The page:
Apr 25, 2020

Shifting Baselines: Repeat bleaching drives coral physiotypes through environmental legacy and cellular memory

BioRxiv : the Preprint Server for Biology
Christopher B WallH. Putnam

Abstract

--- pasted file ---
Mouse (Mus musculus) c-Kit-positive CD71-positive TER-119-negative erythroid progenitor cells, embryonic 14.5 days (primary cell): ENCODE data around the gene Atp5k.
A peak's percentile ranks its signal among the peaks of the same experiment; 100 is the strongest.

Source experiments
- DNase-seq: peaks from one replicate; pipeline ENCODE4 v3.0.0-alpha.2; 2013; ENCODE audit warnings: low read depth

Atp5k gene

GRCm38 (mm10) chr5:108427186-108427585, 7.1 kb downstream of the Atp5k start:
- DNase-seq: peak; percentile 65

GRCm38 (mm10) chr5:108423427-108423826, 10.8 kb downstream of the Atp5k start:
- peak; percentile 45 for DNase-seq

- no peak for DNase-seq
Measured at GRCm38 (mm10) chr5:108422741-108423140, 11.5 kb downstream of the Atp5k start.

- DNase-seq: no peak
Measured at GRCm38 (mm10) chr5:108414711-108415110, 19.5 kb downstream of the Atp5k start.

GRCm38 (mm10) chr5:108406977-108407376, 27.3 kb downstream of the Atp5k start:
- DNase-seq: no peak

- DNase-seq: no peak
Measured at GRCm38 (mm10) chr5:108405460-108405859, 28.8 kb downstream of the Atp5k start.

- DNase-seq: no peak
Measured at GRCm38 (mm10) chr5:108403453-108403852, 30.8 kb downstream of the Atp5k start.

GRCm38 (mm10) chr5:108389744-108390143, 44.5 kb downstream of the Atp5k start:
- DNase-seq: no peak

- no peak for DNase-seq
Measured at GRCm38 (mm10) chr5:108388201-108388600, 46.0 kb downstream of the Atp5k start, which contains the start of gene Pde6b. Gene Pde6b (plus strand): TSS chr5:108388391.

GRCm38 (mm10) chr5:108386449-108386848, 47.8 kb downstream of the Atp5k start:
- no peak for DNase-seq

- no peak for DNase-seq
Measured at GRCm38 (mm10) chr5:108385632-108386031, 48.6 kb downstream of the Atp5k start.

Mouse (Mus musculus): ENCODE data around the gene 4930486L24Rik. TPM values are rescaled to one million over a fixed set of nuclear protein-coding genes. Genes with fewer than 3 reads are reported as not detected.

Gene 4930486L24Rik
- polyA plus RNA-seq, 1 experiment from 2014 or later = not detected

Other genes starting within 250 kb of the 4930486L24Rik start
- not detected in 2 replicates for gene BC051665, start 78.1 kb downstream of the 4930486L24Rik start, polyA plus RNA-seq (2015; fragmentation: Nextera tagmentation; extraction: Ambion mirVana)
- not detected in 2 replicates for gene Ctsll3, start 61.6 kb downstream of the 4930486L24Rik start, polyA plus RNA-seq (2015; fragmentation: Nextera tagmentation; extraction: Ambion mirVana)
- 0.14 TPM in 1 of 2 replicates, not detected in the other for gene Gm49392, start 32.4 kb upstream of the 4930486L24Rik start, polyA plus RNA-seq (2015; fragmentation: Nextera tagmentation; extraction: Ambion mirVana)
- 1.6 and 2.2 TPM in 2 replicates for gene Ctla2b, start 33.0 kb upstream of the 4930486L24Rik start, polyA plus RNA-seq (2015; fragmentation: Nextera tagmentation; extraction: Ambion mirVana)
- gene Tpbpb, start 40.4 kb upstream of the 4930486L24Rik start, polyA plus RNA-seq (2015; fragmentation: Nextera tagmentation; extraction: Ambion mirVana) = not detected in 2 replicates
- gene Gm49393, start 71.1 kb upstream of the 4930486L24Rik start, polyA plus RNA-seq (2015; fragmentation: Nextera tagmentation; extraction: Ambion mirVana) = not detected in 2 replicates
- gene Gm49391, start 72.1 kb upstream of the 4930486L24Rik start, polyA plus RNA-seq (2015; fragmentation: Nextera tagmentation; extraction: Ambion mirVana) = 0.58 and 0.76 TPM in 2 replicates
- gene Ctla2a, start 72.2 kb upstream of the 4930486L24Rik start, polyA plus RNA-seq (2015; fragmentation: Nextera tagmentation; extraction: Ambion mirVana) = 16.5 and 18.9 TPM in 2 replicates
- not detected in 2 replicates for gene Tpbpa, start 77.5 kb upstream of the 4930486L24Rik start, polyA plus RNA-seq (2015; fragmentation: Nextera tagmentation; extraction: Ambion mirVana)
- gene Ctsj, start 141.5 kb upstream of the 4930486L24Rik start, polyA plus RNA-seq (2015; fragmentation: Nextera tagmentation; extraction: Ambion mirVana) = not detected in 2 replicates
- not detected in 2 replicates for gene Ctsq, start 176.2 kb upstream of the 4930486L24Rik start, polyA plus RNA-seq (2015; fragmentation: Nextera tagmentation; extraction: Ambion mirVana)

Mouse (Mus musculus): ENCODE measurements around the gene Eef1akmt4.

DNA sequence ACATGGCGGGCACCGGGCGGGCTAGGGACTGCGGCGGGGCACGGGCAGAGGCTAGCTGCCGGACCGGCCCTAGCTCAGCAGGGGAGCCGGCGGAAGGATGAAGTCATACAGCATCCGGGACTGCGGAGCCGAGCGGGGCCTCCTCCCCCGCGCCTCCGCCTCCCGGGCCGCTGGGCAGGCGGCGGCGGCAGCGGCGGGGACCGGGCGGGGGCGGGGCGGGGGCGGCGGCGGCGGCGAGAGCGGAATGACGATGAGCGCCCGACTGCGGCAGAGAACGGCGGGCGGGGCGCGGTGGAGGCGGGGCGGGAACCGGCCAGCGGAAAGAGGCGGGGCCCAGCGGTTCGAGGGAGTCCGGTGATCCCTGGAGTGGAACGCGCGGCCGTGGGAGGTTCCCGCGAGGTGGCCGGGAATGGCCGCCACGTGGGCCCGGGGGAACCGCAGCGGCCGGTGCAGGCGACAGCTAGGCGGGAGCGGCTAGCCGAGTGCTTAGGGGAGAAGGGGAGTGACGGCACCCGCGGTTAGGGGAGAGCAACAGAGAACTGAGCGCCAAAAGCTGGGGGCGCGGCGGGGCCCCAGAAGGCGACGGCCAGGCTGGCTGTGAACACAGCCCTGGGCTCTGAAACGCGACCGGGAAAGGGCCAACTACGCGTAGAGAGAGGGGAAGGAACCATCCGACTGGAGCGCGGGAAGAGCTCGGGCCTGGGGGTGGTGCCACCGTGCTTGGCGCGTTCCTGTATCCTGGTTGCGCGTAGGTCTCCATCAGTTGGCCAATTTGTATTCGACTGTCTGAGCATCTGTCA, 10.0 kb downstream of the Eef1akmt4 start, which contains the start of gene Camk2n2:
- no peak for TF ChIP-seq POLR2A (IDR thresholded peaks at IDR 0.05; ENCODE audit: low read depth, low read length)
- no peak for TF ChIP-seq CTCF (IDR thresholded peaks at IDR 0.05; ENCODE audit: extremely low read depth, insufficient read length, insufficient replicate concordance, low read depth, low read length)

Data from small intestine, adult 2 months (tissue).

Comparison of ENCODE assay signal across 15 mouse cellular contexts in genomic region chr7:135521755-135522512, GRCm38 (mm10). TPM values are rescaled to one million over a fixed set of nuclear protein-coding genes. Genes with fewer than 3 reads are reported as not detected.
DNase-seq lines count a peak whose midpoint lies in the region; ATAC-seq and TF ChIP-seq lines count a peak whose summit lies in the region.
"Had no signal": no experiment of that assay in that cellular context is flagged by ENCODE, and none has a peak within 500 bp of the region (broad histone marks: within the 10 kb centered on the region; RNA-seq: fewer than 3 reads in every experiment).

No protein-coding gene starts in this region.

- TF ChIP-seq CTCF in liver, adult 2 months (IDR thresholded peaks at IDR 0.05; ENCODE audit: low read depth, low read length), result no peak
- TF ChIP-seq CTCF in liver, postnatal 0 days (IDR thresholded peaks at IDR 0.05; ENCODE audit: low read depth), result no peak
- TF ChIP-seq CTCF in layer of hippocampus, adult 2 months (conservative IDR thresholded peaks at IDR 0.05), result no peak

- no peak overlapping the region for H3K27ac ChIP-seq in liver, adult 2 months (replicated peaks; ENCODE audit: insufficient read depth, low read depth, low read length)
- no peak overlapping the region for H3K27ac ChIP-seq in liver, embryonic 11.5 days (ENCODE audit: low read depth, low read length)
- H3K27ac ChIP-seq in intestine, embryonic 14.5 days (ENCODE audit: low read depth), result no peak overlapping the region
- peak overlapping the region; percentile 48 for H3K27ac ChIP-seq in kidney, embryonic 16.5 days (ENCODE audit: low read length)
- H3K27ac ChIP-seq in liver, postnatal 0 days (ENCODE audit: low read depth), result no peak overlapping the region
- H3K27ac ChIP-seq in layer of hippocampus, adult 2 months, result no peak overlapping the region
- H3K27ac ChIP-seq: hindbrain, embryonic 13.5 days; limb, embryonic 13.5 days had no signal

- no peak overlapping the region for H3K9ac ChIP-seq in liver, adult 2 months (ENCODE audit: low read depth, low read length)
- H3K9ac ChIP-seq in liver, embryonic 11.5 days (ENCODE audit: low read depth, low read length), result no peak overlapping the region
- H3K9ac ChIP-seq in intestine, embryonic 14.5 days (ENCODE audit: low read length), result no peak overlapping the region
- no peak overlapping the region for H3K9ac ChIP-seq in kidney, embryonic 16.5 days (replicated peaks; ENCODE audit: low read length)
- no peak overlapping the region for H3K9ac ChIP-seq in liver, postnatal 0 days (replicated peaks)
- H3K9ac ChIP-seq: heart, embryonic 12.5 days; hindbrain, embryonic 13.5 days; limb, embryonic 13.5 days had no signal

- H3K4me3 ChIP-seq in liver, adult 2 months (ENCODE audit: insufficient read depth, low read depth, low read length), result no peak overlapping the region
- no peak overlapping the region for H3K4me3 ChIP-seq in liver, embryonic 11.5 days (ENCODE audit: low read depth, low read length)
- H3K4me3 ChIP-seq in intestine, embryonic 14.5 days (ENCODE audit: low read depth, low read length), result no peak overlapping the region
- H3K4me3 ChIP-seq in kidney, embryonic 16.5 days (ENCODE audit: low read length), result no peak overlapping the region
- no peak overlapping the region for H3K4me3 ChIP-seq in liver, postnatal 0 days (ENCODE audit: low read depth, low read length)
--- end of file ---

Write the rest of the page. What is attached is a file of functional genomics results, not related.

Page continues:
Global climate change is altering coral reef ecosystems. Notably, marine heat waves are producing widespread coral bleaching events with increased frequency, with projections for annual bleaching events on many reefs by mid-century. The response of corals to elevated seawater temperatures is, however, influenced by a combination of environmental legacies, the biology of the host, and the resident symbiont community, each of which have the capacity to modulate resistance and resilience to environmental stress. It is critical, therefore, to evaluate the potential for shifting physiological and molecular baselines driven by these factors in back-to-back in situ bleaching (and recovery) events given the potential for mortality of corals in response to episodic bleaching episodes and increased ocean warming. Here, we use the regional bleaching events of 2014 and 2015 in the Hawaiian Islands and subsequent recovery periods to test the hypothesis that coral multivariate responses (physiotypes) differed in back-to-back bleaching events, modulated by both environmental histories and symbiotic partnerships (Symbiodiniaceaea). Bleaching severity was greater in the first-bleaching event, and concomitantly, environmental history effects wer...Continue Reading

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